Outlook for the RCA
Two stories in the August Banner indicated that the Reformed Church in America is on the verge of a split. We are divided, it’s true. But don’t put the Holy Spirit in a box by assuming a split is inevitable. An excellent team is working hard on our behalf to propose a recommended future. It may be business as usual, reorganization, separation, or a new option that arises. As we wait for that recommendation, we are walking by faith. We are waiting with expectation for the Holy Spirit to write the next chapter of our story. Brothers and sisters in the Christian Reformed Church, please join us in praying for this work, for our future, and for open hearts to hear from God and the courage to follow where God calls.
Rev. Eddy Alemán // general secretary, Reformed Church in America
A sincere thank-you to everyone who was part of the July/August issue of The Banner. I appreciated the review of the actions of Synod and being informed about the issues facing the CRC. With this information we can start conversations, pray for our leaders, search the Scriptures and our hearts, and challenge the leaders of our individual churches to do the same. I am impressed that in Jesus’ high-priestly prayer (in John 17), as he prays for those who believe in him but have never seen him, he prays that we may love each other and that we may be one. And he adds the phrase, “Father, I in them and you in me.” May we ever be willing to submit to the spirit of Jesus within.
Blanche VanderBent // Grand Rapids, Mich.
Statement Regarding Mass Shootings
There is much to commend in the “Statement Regarding Mass Shootings” released by the denominational offices a month ago. Prayer and a willingness to rethink one’s own prejudices are certainly necessary on all sides as society looks for ways to address and respond to this phenomenon. One line in the Statement reads: “[W]e call on all members of the CRCNA to take an active stance against false narratives.” Maybe that stance begins closer to home than the Statement’s authors care to look. It was published several days after the shootings. The Dayton Daily News had already reported that the Dayton shooter had attended a Ku Klux Klan rally as an armed counterprotester. While officials are still searching for a motive, there is no reason whatsoever to believe it had anything to do with the shooter being a white supremacist. It very much bothers me the shooting in Dayton was shoehorned into the Statement’s white-supremacist narrative.
Bruce Anderson // Muskegon, Mich.
The assumption is that (deciding one’s identity) is primarily a psychological rather than a theological issue (“Big Questions: How do I decide my identity?” September 2019). It is proper to normalize some of this searching and questioning, but by this age we should also expect that the church has laid a foundation of theological reference points that can start to guide a young person or at least serve as a compass the person’s local congregation (parents, pastor, teachers, friends) can use to provide direction.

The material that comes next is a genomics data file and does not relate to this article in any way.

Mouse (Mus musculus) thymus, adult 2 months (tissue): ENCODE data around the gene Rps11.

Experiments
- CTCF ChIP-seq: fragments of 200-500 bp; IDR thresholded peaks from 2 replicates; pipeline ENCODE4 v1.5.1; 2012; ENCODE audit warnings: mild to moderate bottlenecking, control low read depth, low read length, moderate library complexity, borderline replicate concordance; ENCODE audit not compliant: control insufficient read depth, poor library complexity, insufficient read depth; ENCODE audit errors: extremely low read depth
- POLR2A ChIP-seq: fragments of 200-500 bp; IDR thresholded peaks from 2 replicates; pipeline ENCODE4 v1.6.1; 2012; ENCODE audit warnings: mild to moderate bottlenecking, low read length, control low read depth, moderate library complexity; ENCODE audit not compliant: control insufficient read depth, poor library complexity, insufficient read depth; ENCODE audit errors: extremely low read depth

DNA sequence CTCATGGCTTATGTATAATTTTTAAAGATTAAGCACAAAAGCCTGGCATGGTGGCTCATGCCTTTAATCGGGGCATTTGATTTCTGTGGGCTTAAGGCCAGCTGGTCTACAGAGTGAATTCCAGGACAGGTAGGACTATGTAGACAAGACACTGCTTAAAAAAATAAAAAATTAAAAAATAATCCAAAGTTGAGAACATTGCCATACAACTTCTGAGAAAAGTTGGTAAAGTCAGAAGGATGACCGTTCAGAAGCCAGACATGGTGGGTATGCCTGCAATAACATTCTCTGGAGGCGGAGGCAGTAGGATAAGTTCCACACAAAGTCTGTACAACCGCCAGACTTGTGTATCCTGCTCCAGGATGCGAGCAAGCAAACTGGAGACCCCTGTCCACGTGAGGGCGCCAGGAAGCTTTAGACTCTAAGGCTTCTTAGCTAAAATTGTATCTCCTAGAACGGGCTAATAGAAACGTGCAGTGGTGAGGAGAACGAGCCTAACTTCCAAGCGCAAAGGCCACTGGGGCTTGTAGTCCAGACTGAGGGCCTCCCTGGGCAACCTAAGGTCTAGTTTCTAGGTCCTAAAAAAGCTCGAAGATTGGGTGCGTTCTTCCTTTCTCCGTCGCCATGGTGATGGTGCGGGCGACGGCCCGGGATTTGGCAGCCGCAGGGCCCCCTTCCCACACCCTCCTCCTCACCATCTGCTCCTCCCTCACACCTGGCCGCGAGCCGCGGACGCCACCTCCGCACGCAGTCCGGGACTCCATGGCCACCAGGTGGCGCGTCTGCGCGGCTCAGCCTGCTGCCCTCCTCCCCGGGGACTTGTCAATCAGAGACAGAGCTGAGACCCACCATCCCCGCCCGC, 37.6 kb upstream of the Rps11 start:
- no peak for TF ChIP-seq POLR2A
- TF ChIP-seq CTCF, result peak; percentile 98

David Dill // online comment
We must be careful to observe categorical differences between God’s revealed will for personal behavior and God’s revealed will for governments (“Big Questions: Why does the CRC endorse ‘just war’?”, September 2019). However pacificistically you interpret passages such as “turn the other cheek” or “love your enemies,” such commands were not being made in context to governments or governing officials as they carry out their duties. We must balance God’s personal instructions with God’s institution of government as one that “does not bear the sword in vain” and is an “avenger who carries out God’s wrath” (Rom. 13:4, ESV). It simply will not do to attempt to hold the instituted government to the standards for personal conduct because government was instituted by God for a specific purpose. We don’t personally seek vengeance and punishment on those who have harmed us because we leave that to God, both in the eternal/final sense and in the temporal sense through his instituted agents (government) and through his providential will.
Eric Van Dyken // online comment
Thanks for sharing! (“His Wounds,” September 2019). Listening to people’s rants and anger at God is such a valuable ministry. We don’t have to have all the answers; listening, all by itself, shows that you value that person enough to spend time to listen. It shows God’s love and care. It’s not easy to hear, but is part of what we are called to do when we are called to love.
Bonnie Nicholas // online comment